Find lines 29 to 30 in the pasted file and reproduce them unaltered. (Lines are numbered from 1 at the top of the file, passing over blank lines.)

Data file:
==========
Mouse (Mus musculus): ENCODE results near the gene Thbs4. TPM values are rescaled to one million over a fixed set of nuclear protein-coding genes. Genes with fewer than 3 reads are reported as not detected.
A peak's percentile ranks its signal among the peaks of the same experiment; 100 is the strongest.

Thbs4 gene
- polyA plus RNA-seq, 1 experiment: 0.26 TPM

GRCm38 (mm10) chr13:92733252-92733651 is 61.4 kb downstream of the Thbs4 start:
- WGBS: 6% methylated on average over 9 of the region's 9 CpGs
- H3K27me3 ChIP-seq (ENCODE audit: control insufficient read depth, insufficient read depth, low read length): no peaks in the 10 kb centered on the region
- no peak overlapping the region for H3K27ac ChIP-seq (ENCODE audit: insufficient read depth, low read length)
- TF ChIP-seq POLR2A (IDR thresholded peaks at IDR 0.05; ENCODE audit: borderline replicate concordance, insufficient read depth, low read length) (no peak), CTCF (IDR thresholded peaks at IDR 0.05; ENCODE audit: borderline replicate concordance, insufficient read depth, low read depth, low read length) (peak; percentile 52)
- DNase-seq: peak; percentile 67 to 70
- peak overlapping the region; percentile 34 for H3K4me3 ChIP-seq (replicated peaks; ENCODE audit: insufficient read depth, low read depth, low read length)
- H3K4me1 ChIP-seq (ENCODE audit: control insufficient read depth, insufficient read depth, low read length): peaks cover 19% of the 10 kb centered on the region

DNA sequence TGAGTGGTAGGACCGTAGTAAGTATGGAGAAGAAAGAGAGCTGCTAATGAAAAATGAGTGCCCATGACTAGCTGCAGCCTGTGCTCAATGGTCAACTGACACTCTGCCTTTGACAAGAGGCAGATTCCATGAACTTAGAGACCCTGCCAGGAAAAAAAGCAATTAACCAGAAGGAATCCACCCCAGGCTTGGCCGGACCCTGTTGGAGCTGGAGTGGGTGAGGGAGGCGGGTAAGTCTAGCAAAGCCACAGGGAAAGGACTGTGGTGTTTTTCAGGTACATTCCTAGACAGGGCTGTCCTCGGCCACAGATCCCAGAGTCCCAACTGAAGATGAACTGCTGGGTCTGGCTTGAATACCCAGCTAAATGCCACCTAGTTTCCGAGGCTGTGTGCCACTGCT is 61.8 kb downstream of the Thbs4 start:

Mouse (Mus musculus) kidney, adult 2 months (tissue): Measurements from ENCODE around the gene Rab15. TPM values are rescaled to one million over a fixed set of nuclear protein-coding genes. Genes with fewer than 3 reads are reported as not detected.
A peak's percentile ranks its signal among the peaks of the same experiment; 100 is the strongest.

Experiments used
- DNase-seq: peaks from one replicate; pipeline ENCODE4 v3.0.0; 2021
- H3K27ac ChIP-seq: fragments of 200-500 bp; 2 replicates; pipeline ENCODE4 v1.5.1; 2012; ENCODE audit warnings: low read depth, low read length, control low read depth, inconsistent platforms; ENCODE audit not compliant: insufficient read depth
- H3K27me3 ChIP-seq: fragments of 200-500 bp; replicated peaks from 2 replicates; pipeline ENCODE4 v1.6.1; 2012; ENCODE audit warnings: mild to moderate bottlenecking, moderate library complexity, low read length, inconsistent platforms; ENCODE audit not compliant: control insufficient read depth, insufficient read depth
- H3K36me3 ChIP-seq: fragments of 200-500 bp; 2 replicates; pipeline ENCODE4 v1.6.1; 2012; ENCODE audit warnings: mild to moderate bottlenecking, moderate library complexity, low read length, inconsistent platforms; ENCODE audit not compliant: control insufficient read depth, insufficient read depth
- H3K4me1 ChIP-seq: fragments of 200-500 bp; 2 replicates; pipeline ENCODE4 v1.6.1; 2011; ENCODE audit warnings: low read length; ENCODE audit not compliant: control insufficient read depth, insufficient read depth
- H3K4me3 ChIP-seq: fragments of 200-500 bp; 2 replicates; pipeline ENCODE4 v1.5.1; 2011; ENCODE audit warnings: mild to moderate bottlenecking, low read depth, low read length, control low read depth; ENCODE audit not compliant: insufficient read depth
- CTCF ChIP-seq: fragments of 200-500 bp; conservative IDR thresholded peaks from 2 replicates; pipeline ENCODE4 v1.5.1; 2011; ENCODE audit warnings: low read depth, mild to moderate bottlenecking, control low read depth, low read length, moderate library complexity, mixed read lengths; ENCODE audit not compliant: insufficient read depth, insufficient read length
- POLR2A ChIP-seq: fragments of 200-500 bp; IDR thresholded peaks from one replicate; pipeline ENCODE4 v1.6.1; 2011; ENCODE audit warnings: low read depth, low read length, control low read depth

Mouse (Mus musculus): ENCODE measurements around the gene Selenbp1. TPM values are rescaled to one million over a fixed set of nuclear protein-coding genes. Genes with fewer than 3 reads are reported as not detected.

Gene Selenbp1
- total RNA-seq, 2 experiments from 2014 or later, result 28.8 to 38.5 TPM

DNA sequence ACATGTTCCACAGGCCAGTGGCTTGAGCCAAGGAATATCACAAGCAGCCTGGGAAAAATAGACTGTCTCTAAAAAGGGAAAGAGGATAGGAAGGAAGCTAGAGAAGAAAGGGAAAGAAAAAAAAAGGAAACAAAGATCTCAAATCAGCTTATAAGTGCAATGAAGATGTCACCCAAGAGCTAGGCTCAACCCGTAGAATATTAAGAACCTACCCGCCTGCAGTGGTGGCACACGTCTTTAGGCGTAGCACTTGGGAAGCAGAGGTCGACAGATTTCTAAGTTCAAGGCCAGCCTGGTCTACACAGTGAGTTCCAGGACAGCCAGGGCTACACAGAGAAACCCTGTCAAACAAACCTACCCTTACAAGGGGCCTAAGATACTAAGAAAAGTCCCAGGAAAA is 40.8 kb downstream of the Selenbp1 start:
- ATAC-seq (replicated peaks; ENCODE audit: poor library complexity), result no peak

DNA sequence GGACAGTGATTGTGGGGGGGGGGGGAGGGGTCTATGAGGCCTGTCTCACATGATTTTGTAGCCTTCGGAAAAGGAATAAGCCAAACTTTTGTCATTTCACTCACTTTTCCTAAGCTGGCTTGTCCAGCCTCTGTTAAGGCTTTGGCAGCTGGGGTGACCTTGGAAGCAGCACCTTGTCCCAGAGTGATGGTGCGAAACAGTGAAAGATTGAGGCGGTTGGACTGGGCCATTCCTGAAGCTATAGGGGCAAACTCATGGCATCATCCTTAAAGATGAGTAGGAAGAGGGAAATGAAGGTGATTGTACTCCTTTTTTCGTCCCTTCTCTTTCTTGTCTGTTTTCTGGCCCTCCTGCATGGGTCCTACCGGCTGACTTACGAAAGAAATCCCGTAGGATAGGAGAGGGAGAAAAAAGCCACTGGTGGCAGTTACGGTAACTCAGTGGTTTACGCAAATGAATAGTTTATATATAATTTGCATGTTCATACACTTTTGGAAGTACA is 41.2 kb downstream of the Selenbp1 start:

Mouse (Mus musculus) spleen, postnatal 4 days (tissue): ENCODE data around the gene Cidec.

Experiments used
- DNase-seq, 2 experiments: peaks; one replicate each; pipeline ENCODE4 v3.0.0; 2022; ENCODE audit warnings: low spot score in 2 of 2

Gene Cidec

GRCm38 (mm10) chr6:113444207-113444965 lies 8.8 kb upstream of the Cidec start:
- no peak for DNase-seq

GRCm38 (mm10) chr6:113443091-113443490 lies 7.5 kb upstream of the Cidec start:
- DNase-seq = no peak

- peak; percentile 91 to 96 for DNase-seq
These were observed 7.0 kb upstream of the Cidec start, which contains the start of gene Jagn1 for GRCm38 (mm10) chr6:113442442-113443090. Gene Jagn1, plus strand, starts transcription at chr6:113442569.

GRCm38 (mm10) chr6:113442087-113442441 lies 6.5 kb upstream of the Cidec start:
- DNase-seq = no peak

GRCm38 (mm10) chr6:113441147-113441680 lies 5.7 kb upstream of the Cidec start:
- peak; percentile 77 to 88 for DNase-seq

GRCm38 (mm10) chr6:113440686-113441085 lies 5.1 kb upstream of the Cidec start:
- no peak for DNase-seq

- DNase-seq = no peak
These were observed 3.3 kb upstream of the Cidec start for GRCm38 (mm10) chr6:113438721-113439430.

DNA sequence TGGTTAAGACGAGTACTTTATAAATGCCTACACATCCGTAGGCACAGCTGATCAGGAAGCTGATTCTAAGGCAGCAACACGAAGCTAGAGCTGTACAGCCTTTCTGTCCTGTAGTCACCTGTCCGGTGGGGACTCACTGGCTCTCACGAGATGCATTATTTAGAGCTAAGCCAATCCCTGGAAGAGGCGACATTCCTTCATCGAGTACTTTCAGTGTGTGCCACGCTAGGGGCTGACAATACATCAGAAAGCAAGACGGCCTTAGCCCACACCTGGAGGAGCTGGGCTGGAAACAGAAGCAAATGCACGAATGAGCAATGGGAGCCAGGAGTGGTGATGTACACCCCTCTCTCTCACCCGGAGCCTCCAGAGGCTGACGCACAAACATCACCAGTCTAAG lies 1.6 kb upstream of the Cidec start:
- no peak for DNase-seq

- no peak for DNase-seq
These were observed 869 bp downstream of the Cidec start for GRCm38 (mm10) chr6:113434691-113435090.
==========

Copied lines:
- ATAC-seq (replicated peaks; ENCODE audit: poor library complexity), result no peak

DNA sequence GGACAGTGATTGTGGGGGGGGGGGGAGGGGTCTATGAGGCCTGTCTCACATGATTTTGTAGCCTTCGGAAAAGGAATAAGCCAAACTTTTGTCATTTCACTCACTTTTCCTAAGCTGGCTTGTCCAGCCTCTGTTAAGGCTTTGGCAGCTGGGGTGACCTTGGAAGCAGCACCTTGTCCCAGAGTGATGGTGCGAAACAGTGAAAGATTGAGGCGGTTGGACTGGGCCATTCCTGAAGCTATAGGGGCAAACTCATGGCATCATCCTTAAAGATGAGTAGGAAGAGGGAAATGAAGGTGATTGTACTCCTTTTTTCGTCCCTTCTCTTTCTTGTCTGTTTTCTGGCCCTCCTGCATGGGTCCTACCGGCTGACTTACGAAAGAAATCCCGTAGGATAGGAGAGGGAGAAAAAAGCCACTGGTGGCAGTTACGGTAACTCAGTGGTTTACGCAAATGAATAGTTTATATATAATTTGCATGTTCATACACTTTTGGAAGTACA is 41.2 kb downstream of the Selenbp1 start: